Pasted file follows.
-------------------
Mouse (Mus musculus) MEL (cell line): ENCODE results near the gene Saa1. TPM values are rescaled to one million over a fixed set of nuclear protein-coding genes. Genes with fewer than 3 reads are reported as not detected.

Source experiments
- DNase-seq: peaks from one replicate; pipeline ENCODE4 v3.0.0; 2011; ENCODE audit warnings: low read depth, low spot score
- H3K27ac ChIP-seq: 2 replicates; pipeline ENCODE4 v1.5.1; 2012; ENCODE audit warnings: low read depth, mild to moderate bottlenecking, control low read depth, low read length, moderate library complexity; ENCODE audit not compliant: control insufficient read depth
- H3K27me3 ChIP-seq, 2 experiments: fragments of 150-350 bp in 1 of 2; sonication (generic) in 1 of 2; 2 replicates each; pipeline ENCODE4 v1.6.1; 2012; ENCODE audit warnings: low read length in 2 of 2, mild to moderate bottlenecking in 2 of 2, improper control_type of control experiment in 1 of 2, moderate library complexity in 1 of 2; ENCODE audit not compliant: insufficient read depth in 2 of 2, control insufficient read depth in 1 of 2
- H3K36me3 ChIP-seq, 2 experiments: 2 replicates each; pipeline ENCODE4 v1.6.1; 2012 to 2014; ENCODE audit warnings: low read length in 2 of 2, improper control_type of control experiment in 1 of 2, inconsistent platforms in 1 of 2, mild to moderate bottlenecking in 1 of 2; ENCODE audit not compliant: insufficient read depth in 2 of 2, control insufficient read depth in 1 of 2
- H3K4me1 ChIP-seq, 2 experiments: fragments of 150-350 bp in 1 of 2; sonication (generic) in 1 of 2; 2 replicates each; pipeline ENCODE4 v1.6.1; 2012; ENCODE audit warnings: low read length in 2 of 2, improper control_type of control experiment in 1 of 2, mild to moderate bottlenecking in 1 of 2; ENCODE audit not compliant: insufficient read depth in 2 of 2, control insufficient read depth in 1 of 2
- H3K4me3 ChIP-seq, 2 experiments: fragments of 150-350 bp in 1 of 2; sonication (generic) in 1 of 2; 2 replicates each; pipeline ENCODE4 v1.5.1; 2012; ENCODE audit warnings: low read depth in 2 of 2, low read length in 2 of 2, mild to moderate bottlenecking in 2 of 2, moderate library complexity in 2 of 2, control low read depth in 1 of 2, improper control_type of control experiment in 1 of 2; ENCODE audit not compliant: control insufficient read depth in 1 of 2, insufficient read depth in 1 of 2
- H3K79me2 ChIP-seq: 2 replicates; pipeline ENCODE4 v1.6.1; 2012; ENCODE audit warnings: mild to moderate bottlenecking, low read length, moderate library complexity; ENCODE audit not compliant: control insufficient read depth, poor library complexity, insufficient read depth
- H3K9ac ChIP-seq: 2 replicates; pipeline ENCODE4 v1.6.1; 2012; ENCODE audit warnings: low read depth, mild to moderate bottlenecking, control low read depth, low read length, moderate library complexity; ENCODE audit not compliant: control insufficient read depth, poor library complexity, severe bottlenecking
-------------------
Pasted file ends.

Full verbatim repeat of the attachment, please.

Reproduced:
Mouse (Mus musculus) MEL (cell line): ENCODE results near the gene Saa1. TPM values are rescaled to one million over a fixed set of nuclear protein-coding genes. Genes with fewer than 3 reads are reported as not detected.

Source experiments
- DNase-seq: peaks from one replicate; pipeline ENCODE4 v3.0.0; 2011; ENCODE audit warnings: low read depth, low spot score
- H3K27ac ChIP-seq: 2 replicates; pipeline ENCODE4 v1.5.1; 2012; ENCODE audit warnings: low read depth, mild to moderate bottlenecking, control low read depth, low read length, moderate library complexity; ENCODE audit not compliant: control insufficient read depth
- H3K27me3 ChIP-seq, 2 experiments: fragments of 150-350 bp in 1 of 2; sonication (generic) in 1 of 2; 2 replicates each; pipeline ENCODE4 v1.6.1; 2012; ENCODE audit warnings: low read length in 2 of 2, mild to moderate bottlenecking in 2 of 2, improper control_type of control experiment in 1 of 2, moderate library complexity in 1 of 2; ENCODE audit not compliant: insufficient read depth in 2 of 2, control insufficient read depth in 1 of 2
- H3K36me3 ChIP-seq, 2 experiments: 2 replicates each; pipeline ENCODE4 v1.6.1; 2012 to 2014; ENCODE audit warnings: low read length in 2 of 2, improper control_type of control experiment in 1 of 2, inconsistent platforms in 1 of 2, mild to moderate bottlenecking in 1 of 2; ENCODE audit not compliant: insufficient read depth in 2 of 2, control insufficient read depth in 1 of 2
- H3K4me1 ChIP-seq, 2 experiments: fragments of 150-350 bp in 1 of 2; sonication (generic) in 1 of 2; 2 replicates each; pipeline ENCODE4 v1.6.1; 2012; ENCODE audit warnings: low read length in 2 of 2, improper control_type of control experiment in 1 of 2, mild to moderate bottlenecking in 1 of 2; ENCODE audit not compliant: insufficient read depth in 2 of 2, control insufficient read depth in 1 of 2
- H3K4me3 ChIP-seq, 2 experiments: fragments of 150-350 bp in 1 of 2; sonication (generic) in 1 of 2; 2 replicates each; pipeline ENCODE4 v1.5.1; 2012; ENCODE audit warnings: low read depth in 2 of 2, low read length in 2 of 2, mild to moderate bottlenecking in 2 of 2, moderate library complexity in 2 of 2, control low read depth in 1 of 2, improper control_type of control experiment in 1 of 2; ENCODE audit not compliant: control insufficient read depth in 1 of 2, insufficient read depth in 1 of 2
- H3K79me2 ChIP-seq: 2 replicates; pipeline ENCODE4 v1.6.1; 2012; ENCODE audit warnings: mild to moderate bottlenecking, low read length, moderate library complexity; ENCODE audit not compliant: control insufficient read depth, poor library complexity, insufficient read depth
- H3K9ac ChIP-seq: 2 replicates; pipeline ENCODE4 v1.6.1; 2012; ENCODE audit warnings: low read depth, mild to moderate bottlenecking, control low read depth, low read length, moderate library complexity; ENCODE audit not compliant: control insufficient read depth, poor library complexity, severe bottlenecking